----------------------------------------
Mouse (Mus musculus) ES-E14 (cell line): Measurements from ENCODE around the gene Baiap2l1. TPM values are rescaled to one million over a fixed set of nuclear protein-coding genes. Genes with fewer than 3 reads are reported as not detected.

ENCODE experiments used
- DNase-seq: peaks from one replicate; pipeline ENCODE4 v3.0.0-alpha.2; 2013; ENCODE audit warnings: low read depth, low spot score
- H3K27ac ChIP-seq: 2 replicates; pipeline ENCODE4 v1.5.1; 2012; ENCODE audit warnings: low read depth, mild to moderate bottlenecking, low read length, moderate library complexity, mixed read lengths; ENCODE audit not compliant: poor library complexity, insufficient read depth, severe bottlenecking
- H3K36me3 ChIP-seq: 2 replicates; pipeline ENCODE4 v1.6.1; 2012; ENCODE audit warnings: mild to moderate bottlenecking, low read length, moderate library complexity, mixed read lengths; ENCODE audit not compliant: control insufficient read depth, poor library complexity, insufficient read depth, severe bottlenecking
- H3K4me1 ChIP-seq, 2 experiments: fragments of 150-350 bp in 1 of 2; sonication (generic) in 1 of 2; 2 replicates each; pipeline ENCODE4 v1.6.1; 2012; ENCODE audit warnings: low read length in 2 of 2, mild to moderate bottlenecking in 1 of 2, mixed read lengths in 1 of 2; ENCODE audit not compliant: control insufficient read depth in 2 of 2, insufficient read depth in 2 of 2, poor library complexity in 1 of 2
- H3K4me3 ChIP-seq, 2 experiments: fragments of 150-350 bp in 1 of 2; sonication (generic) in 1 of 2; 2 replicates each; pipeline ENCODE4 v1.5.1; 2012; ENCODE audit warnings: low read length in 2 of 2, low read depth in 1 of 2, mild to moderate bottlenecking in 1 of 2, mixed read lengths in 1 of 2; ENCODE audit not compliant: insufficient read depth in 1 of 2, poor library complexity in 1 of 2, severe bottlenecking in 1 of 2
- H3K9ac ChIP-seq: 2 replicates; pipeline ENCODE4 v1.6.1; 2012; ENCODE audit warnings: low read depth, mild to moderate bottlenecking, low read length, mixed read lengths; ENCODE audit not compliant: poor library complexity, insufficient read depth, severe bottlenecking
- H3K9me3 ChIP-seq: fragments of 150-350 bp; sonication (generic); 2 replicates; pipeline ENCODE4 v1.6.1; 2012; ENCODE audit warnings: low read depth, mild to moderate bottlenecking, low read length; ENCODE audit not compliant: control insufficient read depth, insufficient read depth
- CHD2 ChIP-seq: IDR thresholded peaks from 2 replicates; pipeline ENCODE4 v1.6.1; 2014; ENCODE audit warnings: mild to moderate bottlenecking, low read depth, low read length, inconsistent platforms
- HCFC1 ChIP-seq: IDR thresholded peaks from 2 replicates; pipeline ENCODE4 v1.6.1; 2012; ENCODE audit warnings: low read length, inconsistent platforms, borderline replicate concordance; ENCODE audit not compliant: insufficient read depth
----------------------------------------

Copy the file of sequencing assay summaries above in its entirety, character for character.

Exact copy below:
Mouse (Mus musculus) ES-E14 (cell line): Measurements from ENCODE around the gene Baiap2l1. TPM values are rescaled to one million over a fixed set of nuclear protein-coding genes. Genes with fewer than 3 reads are reported as not detected.

ENCODE experiments used
- DNase-seq: peaks from one replicate; pipeline ENCODE4 v3.0.0-alpha.2; 2013; ENCODE audit warnings: low read depth, low spot score
- H3K27ac ChIP-seq: 2 replicates; pipeline ENCODE4 v1.5.1; 2012; ENCODE audit warnings: low read depth, mild to moderate bottlenecking, low read length, moderate library complexity, mixed read lengths; ENCODE audit not compliant: poor library complexity, insufficient read depth, severe bottlenecking
- H3K36me3 ChIP-seq: 2 replicates; pipeline ENCODE4 v1.6.1; 2012; ENCODE audit warnings: mild to moderate bottlenecking, low read length, moderate library complexity, mixed read lengths; ENCODE audit not compliant: control insufficient read depth, poor library complexity, insufficient read depth, severe bottlenecking
- H3K4me1 ChIP-seq, 2 experiments: fragments of 150-350 bp in 1 of 2; sonication (generic) in 1 of 2; 2 replicates each; pipeline ENCODE4 v1.6.1; 2012; ENCODE audit warnings: low read length in 2 of 2, mild to moderate bottlenecking in 1 of 2, mixed read lengths in 1 of 2; ENCODE audit not compliant: control insufficient read depth in 2 of 2, insufficient read depth in 2 of 2, poor library complexity in 1 of 2
- H3K4me3 ChIP-seq, 2 experiments: fragments of 150-350 bp in 1 of 2; sonication (generic) in 1 of 2; 2 replicates each; pipeline ENCODE4 v1.5.1; 2012; ENCODE audit warnings: low read length in 2 of 2, low read depth in 1 of 2, mild to moderate bottlenecking in 1 of 2, mixed read lengths in 1 of 2; ENCODE audit not compliant: insufficient read depth in 1 of 2, poor library complexity in 1 of 2, severe bottlenecking in 1 of 2
- H3K9ac ChIP-seq: 2 replicates; pipeline ENCODE4 v1.6.1; 2012; ENCODE audit warnings: low read depth, mild to moderate bottlenecking, low read length, mixed read lengths; ENCODE audit not compliant: poor library complexity, insufficient read depth, severe bottlenecking
- H3K9me3 ChIP-seq: fragments of 150-350 bp; sonication (generic); 2 replicates; pipeline ENCODE4 v1.6.1; 2012; ENCODE audit warnings: low read depth, mild to moderate bottlenecking, low read length; ENCODE audit not compliant: control insufficient read depth, insufficient read depth
- CHD2 ChIP-seq: IDR thresholded peaks from 2 replicates; pipeline ENCODE4 v1.6.1; 2014; ENCODE audit warnings: mild to moderate bottlenecking, low read depth, low read length, inconsistent platforms
- HCFC1 ChIP-seq: IDR thresholded peaks from 2 replicates; pipeline ENCODE4 v1.6.1; 2012; ENCODE audit warnings: low read length, inconsistent platforms, borderline replicate concordance; ENCODE audit not compliant: insufficient read depth